Have you seen the Hipster Business Name Generator website (www.hipsterbusiness.name)? Poking fun at the linguistic framework recently popularized by hip restaurants, coffee shops, cocktail lounges, and boutiques across the country (Cane & Table, Salt & Straw, Landmarks & Lions), it creates an endless stream of ampersand-linked suggestions. When word about Radish & Rye — the new restaurant at Ristra’s old address — began circulating, I wondered if the owners used that website when choosing a name. After all, the kitchen is helmed by David Gaspar de Alba, who comes to Santa Fe from that hipster mecca, Portland.
Taking its name to heart, R&R aims to serve “farm-inspired cuisine,” which means attention to seasonality and some vegetable-centric dishes (including, yes, radishes). The bar focuses on the American whiskey family (try the refreshing Bourbon Cider and Dragonfly cocktails) but also offers beer and wine. Rather than the youthful, forward-thinking, unfussy cuisine its name suggests, the food here more closely resembles what’s served by other upscale establishments in town. Some of it is pricey, fancy, and not particularly exciting, but some is intriguing and has promise.
The pickles are a pretty ensemble, although they look more like garnishes than an $8 appetizer. The carrot, bean, radish, cauliflower, and garlic scape were crunchy and briny, but only three of each pickle were offered to our table of four. Similarly, a ramekin of indulgently fatty duck rillettes was served with only five crostini.
There were high points, of course. The kitchen gets creative with ham hocks, making that soulful, satisfyingly salty meat into croquettes. The ribs are remarkably tender, pulling off the bone in the best way. Their veneer of sweet “Carolina” glaze creates an exciting flavor seesaw with the vinegarand-mustard-dressed corn salad. The scallop ceviche has an invigorating acidity, the shellfish denatured just enough to be pleasantly firm.
I’m in love with R&R’s Caesar salad spin — mildly bitter radicchio, rich piñons, and a perfectly salty, tangy dressing. In an alluring snap-pea-zucchini salad, the peas popped with freshness, and the still-firm zucchini looked like velvet ribbons in the well-balanced plum vinaigrette. Pellets of duck chicharrónes were incongrously strewn on top.
There’s a silky corn chowder, with green chile and jalapeño offering mellow heat. Its pairing with a giant marrowbone seemed like unctuous overkill, though — meltingly rich marrow begs for a sharp, bright partner. If nothing else, we longed for some bread to spread it on.
The menu does include entrees — larger dishes with price tags to match. The hanger steak, served with super-smooth cauliflower-chèvre purée, was nicely cooked but forgettable, its ancho-chile accent notwithstanding. The salmon filet with spring garlic, fennel, and greens was pretty and moist but otherwise unremarkable.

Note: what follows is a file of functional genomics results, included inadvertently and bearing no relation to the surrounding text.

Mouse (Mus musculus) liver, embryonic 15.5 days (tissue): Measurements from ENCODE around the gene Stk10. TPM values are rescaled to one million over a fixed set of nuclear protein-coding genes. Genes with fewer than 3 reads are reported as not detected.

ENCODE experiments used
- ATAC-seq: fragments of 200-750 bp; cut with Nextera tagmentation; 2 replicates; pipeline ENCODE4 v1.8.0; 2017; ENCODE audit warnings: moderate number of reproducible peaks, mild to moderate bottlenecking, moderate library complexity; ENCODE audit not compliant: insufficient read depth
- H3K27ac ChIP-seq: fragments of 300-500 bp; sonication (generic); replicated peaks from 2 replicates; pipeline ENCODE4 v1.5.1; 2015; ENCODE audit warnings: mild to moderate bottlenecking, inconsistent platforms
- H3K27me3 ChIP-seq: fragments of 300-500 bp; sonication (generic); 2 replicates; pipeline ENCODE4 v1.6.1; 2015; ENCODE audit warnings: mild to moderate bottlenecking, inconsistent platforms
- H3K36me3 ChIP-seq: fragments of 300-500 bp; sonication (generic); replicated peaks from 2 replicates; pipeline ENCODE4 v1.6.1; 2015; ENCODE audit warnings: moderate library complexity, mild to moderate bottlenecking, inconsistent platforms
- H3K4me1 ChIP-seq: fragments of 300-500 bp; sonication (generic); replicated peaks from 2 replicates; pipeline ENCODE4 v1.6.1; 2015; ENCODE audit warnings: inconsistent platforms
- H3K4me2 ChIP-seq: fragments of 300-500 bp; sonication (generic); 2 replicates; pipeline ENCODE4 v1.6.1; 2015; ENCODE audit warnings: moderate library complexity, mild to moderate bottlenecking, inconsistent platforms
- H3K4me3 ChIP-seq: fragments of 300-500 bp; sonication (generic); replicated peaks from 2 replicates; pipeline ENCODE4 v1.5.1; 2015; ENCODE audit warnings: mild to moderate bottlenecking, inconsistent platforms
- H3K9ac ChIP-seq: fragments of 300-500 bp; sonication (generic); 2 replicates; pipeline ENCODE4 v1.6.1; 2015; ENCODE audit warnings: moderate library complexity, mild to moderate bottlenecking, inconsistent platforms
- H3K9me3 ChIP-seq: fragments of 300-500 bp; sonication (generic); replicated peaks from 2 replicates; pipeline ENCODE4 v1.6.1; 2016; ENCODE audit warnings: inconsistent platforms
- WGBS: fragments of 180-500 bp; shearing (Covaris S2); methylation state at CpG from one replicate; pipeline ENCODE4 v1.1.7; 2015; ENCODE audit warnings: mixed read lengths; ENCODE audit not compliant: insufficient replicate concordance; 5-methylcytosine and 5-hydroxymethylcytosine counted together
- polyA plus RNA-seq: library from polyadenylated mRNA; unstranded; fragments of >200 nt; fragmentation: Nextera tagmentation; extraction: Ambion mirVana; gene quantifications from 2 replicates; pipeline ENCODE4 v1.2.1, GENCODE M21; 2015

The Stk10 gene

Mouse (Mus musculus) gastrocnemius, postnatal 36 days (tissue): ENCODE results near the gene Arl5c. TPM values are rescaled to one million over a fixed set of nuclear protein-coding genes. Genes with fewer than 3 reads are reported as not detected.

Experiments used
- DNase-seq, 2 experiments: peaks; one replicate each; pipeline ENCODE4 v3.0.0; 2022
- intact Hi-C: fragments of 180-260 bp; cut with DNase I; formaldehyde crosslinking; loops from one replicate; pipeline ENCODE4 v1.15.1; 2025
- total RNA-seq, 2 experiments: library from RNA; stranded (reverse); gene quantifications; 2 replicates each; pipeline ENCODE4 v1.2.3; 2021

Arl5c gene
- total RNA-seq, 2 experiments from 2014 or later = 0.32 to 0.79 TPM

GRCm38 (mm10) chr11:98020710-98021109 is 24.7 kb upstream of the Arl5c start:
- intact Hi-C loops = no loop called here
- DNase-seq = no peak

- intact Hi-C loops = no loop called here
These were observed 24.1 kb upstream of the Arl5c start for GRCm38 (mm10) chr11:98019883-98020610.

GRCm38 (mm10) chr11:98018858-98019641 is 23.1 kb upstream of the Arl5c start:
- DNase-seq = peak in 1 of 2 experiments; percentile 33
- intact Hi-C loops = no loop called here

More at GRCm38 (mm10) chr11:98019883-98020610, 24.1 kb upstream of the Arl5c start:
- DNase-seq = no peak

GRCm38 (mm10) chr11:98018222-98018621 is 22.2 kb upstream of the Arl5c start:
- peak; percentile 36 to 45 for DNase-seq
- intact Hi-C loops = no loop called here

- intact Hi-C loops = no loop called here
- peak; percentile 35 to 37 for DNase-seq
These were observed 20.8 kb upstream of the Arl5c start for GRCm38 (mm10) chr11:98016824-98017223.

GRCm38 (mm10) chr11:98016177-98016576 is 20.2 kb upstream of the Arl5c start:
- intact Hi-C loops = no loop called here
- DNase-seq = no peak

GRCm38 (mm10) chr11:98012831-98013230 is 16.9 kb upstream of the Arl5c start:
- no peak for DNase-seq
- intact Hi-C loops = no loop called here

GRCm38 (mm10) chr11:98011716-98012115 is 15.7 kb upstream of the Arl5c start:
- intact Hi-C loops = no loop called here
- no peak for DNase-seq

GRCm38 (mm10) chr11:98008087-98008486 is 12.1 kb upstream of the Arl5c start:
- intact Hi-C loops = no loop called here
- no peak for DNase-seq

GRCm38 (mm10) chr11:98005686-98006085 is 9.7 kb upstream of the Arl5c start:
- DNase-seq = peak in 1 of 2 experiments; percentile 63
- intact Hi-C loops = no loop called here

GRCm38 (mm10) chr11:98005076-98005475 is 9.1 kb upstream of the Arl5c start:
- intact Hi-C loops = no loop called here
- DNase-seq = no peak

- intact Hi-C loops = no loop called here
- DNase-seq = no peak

Coco Chanel supposedly said, “Before you leave the house, look in the mirror and take one thing off.” The kitchen might heed that advice with regard to the peculiarly tough pork chop, ringed with a half inch of fat and draped with smoky but superfluous pork belly. This dish — which includes polenta and morels — seemed discordant on a July menu anyway. Given its focus on seasonality, I wondered why the kitchen didn’t opt for a summery combination, with peaches or apricots, say.
Had this been my first time eating fried green tomatoes, I wouldn’t have understood what all the fuss is about. The fruit was thick, firm, and tart, as it should be, but rather than traditional cornmeal, the batter is puffy and tempura-like, and it becomes soggy. The pimento cheese would please my grandmother, with its mouthwatering sharpness and soft, nubbly texture. It’s typically served with bread or crackers, but here it’s layered between the piping-hot tomatoes, where it melts and gums up the crust.
The only dessert we sampled was the pecan “pie” — really a muffin-sized tartlet. The delicate crust was too thick, but the filling was caramelly sweet, nutty, and lightly salted, beautifully accented by a vanilla-infused Chantilly cream.
R&R’s décor is the muted fine-dining sort, heavy on tan, taupe, and beige. The patio is idyllic; indoor spaces — particularly the bar — are inviting and lively, which means they also get loud. Service is professional, polite, and typically quick, although on one visit our server was curiously forgetful and absent for unreasonably long stretches.
But these bumps can be smoothed over. I suspect R&R’s talent and creativity just need fine-tuning. Rome wasn’t built in a day, and few restaurants are flawless right out of the gate. Some words to keep in mind on the road to greatness? Sweat & Time.